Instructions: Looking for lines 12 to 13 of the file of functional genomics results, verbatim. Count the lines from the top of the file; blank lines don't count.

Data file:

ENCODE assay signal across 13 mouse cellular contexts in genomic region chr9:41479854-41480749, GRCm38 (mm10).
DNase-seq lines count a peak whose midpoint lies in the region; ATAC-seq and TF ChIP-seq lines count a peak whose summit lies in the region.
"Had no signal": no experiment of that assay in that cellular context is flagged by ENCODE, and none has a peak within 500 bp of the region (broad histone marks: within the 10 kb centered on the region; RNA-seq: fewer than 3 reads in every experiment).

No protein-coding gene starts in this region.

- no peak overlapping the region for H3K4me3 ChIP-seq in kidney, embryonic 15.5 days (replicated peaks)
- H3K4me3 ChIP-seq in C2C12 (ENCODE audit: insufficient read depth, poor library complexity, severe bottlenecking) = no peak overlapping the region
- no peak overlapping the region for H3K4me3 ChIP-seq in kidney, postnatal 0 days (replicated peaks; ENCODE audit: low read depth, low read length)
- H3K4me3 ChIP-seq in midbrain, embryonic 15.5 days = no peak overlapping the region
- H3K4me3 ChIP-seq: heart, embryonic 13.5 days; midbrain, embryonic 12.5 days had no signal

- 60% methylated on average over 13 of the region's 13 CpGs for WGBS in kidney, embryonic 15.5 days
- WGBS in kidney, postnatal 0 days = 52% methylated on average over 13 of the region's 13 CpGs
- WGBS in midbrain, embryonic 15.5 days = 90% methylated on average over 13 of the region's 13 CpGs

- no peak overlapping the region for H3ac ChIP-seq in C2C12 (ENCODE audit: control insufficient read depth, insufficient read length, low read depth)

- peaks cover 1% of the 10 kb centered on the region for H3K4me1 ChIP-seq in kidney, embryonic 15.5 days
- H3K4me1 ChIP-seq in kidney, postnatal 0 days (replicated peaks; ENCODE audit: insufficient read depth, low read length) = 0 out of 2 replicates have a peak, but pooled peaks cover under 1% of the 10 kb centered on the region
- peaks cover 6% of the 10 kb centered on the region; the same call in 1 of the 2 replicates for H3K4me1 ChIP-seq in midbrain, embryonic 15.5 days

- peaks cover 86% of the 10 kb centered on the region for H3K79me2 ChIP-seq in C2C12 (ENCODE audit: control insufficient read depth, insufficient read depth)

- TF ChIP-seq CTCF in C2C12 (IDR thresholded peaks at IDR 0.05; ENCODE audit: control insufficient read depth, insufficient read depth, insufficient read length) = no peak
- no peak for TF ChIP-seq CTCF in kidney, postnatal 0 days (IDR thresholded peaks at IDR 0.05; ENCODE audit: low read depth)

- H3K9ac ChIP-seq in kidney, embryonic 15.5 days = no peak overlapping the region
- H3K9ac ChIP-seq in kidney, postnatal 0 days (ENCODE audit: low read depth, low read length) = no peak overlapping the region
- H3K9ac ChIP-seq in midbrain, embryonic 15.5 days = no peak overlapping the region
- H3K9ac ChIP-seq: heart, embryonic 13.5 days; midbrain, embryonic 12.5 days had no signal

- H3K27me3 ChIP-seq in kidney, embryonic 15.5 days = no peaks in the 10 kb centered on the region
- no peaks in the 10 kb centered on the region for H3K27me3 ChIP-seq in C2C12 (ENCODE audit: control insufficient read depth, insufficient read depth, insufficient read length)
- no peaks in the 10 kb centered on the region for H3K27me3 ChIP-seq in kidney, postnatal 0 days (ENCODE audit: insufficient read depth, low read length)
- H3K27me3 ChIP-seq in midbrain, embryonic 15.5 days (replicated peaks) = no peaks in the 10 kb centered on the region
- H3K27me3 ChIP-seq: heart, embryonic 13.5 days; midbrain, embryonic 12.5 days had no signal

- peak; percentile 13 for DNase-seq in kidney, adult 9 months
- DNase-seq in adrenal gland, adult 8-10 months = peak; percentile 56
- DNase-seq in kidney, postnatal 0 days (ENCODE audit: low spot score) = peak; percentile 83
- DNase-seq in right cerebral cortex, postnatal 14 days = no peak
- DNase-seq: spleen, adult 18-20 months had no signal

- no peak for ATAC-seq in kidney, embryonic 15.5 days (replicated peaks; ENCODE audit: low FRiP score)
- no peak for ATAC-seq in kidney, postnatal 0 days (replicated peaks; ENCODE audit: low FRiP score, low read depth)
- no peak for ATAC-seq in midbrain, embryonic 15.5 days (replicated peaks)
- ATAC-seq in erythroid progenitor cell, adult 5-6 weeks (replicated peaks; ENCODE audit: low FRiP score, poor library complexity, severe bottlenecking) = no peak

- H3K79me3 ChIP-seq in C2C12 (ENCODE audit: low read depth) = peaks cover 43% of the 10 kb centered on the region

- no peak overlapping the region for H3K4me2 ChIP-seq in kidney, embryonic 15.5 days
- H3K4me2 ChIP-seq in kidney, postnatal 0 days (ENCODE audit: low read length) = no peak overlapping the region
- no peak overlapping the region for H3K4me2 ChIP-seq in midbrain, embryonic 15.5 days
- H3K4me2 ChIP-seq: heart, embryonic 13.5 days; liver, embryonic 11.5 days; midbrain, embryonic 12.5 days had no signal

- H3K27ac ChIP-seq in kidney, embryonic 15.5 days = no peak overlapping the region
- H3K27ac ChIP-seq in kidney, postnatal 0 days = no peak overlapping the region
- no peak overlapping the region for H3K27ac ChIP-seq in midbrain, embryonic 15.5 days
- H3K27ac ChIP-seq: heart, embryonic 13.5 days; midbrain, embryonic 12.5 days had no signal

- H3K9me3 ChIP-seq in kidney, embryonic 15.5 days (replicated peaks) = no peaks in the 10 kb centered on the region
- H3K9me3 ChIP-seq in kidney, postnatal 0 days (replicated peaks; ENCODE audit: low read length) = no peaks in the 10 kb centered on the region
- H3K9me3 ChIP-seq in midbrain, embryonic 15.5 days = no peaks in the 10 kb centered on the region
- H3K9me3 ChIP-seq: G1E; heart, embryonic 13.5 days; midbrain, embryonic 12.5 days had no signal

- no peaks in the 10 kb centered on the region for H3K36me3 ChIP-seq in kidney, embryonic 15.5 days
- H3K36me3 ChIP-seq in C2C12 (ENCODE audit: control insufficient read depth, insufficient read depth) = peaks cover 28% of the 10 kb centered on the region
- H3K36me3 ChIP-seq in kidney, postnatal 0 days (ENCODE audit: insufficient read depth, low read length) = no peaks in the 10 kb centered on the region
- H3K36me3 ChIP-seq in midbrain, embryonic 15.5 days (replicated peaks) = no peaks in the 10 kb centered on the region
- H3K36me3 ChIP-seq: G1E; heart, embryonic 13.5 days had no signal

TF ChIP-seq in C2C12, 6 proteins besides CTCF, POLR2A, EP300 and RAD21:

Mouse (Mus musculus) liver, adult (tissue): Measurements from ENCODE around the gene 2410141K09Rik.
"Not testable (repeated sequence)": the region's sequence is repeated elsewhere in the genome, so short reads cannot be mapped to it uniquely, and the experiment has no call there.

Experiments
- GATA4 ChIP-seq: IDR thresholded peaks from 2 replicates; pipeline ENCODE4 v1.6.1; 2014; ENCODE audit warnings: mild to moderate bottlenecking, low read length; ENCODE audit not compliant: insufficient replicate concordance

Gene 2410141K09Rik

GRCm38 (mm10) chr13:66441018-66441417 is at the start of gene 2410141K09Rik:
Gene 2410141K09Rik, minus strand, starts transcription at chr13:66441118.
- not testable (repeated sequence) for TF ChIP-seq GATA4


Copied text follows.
- WGBS in midbrain, embryonic 15.5 days = 90% methylated on average over 13 of the region's 13 CpGs

- no peak overlapping the region for H3ac ChIP-seq in C2C12 (ENCODE audit: control insufficient read depth, insufficient read length, low read depth)